As we near the home stretch of 2020, safety leaders and employers are looking ahead to next year and starting the process of planning safety initiatives and corresponding budgets for 2021. Making budget decisions is never easy, and many enterprises are still adapting to life and business in the age of COVID-19. Though employers may be searching for possible reductions if revenue has been impacted, the conditions around the coronavirus pandemic have hardly made workplace safety less important—in fact, in a world where the nature of work is changing and workers face new stressors every day, employee safety should be top of mind during the planning process. Injury risks are as prevalent as ever, and neglecting to create a proactive workplace safety plan is sure to result in staggering costs down the road.
Why Invest in Safety in 2021?
Workplace safety is a continuous effort, and forethought in the form of investment in safety programming is rewarded with dramatically lower costs. Musculoskeletal disorders and repetitive strain injuries are costly, and the average cost per medically consulted workplace injury reached $41,000 in 2018 (according to National Safety Council data). That means that even a single injury can be financially debilitating for an employer of small to moderate size, not to mention the indirect costs from factors like missed work days, which totaled 103 million in 2018.
In today’s world, the broadening definition of “workplace” also implies challenges and additional safety risks. According to research by Willis Towers Watson, only 11% of American employees worked remotely on a consistent basis last year, but that number has climbed to 60% of all workers across the country. Until the COVID-19 pandemic has subsided to the degree that business can return to “normal,” safety managers will need to address risk factors in employees’ homes as well as on-site. Even well into 2021, researchers are predicting that as much as 34% of the workforce will continue to do their jobs from home or remotely. Without the consistent safety reinforcement and reliable environment that can come with working on-site, employees are more likely to suffer ergonomic injuries that could diminish productivity and lead to high workers’ compensation costs.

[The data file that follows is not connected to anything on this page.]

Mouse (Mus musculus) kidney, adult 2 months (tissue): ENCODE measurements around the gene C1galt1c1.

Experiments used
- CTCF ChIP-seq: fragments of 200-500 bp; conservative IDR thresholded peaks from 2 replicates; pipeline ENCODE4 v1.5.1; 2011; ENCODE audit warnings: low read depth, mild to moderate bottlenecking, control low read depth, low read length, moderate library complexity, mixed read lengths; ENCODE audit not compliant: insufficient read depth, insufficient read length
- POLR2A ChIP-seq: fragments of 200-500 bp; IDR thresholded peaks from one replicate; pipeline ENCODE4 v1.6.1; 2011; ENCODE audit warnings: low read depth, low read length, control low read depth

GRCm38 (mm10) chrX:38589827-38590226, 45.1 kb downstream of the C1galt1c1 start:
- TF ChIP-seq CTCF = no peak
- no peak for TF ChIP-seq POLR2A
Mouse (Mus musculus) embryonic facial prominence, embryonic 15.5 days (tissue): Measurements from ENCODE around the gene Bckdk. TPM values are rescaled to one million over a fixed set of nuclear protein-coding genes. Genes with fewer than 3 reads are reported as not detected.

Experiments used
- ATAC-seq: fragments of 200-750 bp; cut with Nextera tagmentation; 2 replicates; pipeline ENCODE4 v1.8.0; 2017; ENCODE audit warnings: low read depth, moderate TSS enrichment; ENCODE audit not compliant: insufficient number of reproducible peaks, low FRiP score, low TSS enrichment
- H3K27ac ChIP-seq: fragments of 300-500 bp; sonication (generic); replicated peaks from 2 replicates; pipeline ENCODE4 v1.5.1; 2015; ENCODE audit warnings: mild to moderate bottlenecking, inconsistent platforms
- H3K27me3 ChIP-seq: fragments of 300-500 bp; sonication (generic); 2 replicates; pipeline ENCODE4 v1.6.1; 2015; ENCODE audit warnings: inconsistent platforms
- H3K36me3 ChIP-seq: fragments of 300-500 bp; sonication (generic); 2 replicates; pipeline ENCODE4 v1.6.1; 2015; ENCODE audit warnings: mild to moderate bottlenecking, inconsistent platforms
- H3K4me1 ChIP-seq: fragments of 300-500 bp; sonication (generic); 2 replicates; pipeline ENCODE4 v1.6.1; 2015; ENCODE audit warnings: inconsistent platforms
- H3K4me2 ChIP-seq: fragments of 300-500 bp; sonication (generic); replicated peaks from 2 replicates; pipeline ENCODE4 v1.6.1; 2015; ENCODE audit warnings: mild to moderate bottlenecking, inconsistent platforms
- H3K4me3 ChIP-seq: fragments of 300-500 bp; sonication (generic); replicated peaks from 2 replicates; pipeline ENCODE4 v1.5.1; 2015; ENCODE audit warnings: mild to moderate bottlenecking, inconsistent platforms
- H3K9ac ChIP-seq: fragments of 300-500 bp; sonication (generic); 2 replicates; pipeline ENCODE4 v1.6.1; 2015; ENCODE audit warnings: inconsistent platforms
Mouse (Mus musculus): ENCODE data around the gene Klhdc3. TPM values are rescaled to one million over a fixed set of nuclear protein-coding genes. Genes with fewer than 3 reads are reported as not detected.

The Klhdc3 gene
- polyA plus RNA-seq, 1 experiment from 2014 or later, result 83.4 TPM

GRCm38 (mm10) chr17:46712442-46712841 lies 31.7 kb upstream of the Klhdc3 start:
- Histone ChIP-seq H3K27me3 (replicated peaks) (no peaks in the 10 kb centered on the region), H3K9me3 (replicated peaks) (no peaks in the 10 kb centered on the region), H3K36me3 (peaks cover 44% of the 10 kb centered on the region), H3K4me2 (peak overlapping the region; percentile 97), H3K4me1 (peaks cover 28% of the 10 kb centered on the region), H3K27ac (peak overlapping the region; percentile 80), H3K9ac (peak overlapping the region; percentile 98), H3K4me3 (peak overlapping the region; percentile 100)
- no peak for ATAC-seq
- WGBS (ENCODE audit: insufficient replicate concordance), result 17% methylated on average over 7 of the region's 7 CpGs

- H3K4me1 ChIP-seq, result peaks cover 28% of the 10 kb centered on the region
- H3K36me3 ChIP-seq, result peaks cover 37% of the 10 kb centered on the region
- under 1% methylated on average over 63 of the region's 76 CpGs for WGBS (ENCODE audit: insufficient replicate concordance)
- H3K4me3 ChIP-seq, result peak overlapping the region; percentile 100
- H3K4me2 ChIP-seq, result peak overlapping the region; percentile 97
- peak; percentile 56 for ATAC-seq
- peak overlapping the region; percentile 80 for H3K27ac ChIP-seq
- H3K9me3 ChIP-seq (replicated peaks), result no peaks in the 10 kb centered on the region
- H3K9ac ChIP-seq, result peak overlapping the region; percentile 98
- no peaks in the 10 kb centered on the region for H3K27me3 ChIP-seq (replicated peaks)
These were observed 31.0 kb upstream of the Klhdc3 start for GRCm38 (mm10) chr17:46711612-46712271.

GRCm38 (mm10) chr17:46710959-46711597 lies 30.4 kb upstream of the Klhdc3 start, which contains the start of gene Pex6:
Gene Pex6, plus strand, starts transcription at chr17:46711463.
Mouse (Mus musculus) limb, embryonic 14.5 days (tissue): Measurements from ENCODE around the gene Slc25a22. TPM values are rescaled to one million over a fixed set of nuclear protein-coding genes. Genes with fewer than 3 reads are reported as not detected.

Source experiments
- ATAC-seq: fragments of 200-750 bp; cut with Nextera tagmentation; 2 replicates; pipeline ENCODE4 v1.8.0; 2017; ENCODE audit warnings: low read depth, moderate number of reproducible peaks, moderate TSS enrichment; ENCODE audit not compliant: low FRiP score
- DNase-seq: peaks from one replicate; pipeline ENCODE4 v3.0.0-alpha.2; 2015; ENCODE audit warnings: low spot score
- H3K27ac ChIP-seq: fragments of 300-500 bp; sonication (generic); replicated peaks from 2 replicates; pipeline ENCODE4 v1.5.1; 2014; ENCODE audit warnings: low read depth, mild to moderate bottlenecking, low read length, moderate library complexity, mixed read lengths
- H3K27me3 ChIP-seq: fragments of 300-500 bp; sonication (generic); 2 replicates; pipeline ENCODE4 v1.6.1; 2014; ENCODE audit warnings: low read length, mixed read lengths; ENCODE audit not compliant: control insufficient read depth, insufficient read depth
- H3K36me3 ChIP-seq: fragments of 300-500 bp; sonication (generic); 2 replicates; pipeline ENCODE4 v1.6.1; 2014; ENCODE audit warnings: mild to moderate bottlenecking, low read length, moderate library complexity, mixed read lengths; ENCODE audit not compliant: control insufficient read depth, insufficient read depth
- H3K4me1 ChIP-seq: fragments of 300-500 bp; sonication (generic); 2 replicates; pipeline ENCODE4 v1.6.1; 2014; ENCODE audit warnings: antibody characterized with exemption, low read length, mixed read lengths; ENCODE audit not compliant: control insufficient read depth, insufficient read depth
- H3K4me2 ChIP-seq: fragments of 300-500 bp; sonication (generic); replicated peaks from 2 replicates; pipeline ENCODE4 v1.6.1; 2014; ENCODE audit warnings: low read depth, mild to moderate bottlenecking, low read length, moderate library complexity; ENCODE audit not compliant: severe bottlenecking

These evolving conditions and new challenges are prompting safety professionals across the country to increase their focus on employee safety and health. Some 39% organizations stated in a recent survey that increasing resources to programs and initiatives centered on employee safety was a top-three priority, an increase from 27% the previous year.
Creating a proactive safety plan and investment strategy is one way that employers can promote safety and wellness among workers and curb the unanticipated costs of injuries. In fact, investment in safety is proven to reduce long-term costs and deliver a high return-on-investment—the U.S. Department of Labor estimates that organizations save between $4 and $6 for every $1 invested in safety programs. DORN’s programs are designed to achieve or exceed that level of ROI—in many cases, our ergonomics, training, coaching, and pain relief therapy programs deliver up 600%, 800% or even greater ROI annually. Budgeting is about smart investments that pay off with increased productivity, better morale, and reduced costs in the long term, and DORN’s safety solutions .
What are the most important things to address while planning your 2021 safety budget?
1. Align your safety goals with those of the organization
Never has it been more important for organizations and enterprises to clearly define their goals over the short term. The coronavirus pandemic and resulting economic slowdown has changed the outlook for businesses across virtually every industry, especially those whose staffing and ability to work at full capacity was dramatically affected by illness risks and new public health guidelines. Many manufacturing facilities now must ensure that workers are properly spaced during shifts to maintain social distancing, which has limited employee headcounts and in many cases changed business’ ability to keep up with demand.
When you’re planning your safety budget for 2021, consider these variables:
- Staffing levels: can your facilities keep employees on in current numbers, and if so, will adjustments need to be made in order to maintain production? These adjustments come with costs and will affect whether your organization is prepared to achieve its goals.
- Revenue/income forecast: These figures will determine how much flexibility is available in your budgeting process.
- New investments: Is your organization hoping to open new revenue streams or implement new technology? Develop initiatives that support organizational and departmental goals.